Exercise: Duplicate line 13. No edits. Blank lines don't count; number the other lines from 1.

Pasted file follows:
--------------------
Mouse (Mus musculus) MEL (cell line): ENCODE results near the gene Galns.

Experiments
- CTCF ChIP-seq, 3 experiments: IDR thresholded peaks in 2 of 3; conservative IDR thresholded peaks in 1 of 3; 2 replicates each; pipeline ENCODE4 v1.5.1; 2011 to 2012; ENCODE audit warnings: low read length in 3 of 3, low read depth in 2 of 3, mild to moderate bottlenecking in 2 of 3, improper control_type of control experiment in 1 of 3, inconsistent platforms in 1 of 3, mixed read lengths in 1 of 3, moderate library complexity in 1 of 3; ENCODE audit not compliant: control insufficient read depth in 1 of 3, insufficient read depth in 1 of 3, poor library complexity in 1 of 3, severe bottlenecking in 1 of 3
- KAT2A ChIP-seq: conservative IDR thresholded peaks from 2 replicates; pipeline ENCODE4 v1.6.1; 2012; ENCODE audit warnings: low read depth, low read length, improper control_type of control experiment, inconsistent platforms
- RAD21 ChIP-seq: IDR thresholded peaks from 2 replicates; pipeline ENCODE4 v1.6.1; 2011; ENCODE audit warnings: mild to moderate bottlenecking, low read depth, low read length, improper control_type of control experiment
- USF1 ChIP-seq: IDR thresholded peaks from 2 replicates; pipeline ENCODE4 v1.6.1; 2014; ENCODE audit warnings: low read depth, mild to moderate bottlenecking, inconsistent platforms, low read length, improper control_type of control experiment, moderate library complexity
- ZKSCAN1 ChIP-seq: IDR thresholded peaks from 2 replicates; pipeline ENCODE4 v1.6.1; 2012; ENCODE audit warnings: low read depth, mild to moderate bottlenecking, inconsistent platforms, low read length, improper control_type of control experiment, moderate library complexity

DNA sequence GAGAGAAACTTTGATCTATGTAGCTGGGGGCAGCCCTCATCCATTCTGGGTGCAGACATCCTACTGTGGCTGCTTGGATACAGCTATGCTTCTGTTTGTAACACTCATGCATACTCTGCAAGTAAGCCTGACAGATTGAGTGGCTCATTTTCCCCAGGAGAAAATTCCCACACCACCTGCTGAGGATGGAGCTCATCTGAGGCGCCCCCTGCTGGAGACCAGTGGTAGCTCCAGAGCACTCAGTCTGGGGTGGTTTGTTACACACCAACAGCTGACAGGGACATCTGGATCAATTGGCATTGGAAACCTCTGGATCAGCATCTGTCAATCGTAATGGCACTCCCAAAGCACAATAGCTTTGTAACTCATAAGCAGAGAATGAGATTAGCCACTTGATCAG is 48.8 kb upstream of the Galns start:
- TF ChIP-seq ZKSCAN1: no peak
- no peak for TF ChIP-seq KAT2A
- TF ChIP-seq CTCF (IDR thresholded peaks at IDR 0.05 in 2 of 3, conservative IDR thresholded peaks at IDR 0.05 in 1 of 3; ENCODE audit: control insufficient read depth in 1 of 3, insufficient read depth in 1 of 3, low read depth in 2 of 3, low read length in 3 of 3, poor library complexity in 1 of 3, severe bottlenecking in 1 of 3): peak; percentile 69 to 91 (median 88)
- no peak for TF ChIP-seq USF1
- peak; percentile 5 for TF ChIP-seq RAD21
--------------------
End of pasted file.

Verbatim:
- peak; percentile 5 for TF ChIP-seq RAD21